Benefits and Challenges of an Immigrant Workforce

For businesses struggling to find workers, the latest report by Statistics Canada will come as welcome news: The federal agency announced that, for the first time in history, annual immigration to Canada surged to over one million people in 2022.

Canada has a long history of immigration – indeed, the nation was founded on it. Over the decades, millions of people from across the globe have chosen Canada as their new home, and that influx has only accelerated in recent years, powered by the federal government’s more aggressive immigration policy beginning in 2015. A 2021 survey found that almost one-quarter of Canada’s population identifies as landed immigrants or permanent residents, the largest proportion among advanced economies.

Canada’s economy depends on higher rates of immigration to drive its economic growth, as the country’s working-age population is insufficient to keep up with the demand for skilled workers. Businesses continue to grow, but Baby Boomers are leaving the labour market in droves. In this context, the influx of economic immigrants is a boon to companies clamoring for talent to fill new jobs.

While the higher levels of immigration is a relief to companies seeking blue-collar workers, there are some challenges to incorporating an immigrant workforce that accompany the benefits they bring. 


Cultural Differences
Cultural differences can present a challenge for employers when assimilating an immigrant workforce, affecting as they do communication and workplace norms, which can lead to misunderstandings and conflicts in the workplace.

Language Barriers
Employers may struggle to communicate with workers who do not speak English or French fluently. This can make it difficult to give instructions, offer feedback, and ensure work is completed to the required standard. Furthermore, communication barriers among the workers themselves can lead to frustration and can have very real implications on productivity and workplace safety.

Certification and Accreditation
Employers may struggle to verify legal immigrants’ education, training, and certification. This can make it challenging to ensure that workers have the necessary skills and qualifications to perform their jobs to the required standard.

None of these challenges are insurmountable. With a proactive strategy to account for these potential issues, employers can ensure smooth integration with native-born workers and realize the many benefits immigrant workers can bring.


Increased Diversity
Diversity brings different perspectives, ideas, and experiences to the workplace, which can result in increased creativity, innovation, and productivity.

Addressing Labour and Skill Shortage
There is a growing labour shortage in different sectors. Employers can tap into the skills and flexibility of the immigrant workforce to fill these gaps, which can help to address both seasonal labour shortages and long-term staffing needs.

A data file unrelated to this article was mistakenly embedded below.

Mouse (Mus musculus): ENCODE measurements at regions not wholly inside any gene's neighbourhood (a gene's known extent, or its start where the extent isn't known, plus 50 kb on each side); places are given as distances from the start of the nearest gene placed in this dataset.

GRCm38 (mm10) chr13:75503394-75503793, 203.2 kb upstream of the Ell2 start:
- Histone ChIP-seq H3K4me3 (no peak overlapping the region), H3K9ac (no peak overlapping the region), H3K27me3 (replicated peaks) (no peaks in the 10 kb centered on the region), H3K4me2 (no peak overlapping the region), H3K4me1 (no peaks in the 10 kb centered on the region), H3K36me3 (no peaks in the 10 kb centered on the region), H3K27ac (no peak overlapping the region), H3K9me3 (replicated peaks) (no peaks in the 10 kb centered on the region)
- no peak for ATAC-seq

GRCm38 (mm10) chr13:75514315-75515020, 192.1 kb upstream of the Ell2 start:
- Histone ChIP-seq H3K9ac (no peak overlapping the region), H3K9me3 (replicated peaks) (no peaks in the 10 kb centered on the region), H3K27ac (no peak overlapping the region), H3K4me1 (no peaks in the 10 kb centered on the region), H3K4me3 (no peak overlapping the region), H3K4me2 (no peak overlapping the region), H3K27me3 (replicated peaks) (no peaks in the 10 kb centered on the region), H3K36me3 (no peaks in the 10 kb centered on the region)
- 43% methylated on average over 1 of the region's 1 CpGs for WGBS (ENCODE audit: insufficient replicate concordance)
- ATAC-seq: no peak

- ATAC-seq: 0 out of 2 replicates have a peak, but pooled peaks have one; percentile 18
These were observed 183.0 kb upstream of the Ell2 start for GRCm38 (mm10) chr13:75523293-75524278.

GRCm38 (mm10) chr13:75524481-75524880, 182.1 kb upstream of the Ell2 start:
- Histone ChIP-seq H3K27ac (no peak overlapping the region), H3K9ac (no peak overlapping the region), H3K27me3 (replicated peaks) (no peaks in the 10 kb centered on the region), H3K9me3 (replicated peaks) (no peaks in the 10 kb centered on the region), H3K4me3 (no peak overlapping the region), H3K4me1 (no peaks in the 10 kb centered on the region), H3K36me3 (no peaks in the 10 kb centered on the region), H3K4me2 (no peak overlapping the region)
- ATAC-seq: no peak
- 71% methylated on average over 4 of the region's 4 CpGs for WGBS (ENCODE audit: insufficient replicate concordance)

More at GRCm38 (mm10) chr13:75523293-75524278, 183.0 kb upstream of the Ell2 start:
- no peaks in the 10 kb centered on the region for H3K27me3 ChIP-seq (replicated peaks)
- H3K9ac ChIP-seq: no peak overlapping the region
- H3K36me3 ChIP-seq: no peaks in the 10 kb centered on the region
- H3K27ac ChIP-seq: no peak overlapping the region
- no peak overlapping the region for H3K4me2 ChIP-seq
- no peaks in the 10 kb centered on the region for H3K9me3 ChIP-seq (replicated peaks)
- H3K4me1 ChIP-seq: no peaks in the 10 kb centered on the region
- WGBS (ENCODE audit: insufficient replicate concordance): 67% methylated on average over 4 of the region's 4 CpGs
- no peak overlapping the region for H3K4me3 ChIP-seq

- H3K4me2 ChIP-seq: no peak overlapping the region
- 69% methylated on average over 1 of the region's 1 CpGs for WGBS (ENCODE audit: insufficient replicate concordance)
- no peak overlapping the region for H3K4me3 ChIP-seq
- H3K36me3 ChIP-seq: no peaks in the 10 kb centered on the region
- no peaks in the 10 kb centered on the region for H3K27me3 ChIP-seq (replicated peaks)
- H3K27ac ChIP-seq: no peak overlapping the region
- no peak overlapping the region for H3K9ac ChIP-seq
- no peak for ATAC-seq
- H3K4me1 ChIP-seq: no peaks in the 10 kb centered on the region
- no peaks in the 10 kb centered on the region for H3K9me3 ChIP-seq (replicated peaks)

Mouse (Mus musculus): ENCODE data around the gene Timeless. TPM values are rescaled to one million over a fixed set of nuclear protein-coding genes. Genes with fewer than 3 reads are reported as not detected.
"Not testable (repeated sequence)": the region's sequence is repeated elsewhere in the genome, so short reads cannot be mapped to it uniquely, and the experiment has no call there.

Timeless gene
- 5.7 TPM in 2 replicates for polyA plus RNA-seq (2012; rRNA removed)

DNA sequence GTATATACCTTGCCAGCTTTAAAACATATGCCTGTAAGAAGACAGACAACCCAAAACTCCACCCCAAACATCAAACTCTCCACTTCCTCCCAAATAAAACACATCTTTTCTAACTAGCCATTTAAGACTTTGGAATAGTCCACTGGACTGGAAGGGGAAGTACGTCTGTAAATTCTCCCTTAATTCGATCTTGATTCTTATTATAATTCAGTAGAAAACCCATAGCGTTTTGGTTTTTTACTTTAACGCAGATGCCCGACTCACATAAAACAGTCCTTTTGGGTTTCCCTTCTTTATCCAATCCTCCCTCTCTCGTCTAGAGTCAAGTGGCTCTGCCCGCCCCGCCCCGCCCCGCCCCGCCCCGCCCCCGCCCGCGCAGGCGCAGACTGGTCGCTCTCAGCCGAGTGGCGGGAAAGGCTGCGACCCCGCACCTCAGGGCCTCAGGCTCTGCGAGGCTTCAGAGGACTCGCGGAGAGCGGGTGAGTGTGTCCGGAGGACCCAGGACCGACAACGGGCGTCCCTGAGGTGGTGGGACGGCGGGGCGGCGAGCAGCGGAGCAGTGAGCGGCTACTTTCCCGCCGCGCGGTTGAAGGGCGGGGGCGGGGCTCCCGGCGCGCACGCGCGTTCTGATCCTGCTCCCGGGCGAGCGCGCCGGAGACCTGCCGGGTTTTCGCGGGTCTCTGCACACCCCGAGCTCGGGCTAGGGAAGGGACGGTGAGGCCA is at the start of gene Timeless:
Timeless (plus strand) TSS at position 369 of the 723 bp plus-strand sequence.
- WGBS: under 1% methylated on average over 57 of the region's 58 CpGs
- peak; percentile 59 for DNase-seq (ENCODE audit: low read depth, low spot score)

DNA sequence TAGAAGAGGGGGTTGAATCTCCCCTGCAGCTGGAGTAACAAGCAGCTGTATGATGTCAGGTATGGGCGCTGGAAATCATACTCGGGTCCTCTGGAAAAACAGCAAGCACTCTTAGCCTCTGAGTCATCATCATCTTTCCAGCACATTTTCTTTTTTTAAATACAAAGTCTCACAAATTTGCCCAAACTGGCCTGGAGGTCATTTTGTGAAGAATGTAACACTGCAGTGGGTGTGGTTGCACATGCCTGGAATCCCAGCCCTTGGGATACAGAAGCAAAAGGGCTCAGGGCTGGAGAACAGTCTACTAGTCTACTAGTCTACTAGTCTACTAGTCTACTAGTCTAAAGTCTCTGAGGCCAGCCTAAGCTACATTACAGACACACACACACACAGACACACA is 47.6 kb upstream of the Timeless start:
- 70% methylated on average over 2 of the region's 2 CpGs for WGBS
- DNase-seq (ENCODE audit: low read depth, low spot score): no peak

A Motivated Workforce
The immigrant population is eager to establish themselves and build their Canadian lives. As such, this workforce is highly motivated and often willing to go above and beyond to get the job done. This work ethic translates into a solid commitment to job quality and adds to Canada’s already strong dedication to workplace excellence.

Support for an Aging Population
The Canadian workforce is aging, with more people reaching retirement than there are new workers entering the labour market to replace them. Migrant workers counterbalance this trend to ensure enough labour to meet the demands of our growing economy.

Immigration Boosts Trade and Sustains Our Schools
An influx of new consumers increases demand for goods and services, which strengthens local businesses. Furthermore, the tuition paid by international students allows post-secondary institutions to maintain a high level of educational offerings despite falling numbers of locally-born students entering Canadian colleges and universities. This ensures our workforce will continue to be well-trained.

Migrants Increase GDP
Migrants are good for the overall economy. According to the International Monetary Fund (IMF), “a 1 percentage point increase in the share of migrants in the adult population increases GDP per person in advanced economies by up to 2 percent in the longer term”. 

Benefits for Those Willing to Meet the Challenges

Canada’s population is seeing unprecedented growth driven largely by immigration. This growth in the labour force is a tremendous boon to companies that employ blue-collar workers, 

On balance, it’s clear the benefits far outweigh the challenges, and forewarned is forearmed – by being aware of the potential barriers to the smooth integration of permanent residents, temporary foreign workers, and international students; companies can implement proactive strategies to mitigate potential issues before they arise. And technology will be the cornerstone of those strategies.

Social media and mobile communications will be invaluable in engaging a tech-savvy and digitally-connected immigrant workforce. Moreover, staffing platforms such as Jombone are combining digital tools with human expertise to help companies make the most of this tremendous resource. And that’s welcome news for both businesses and new Canadians alike.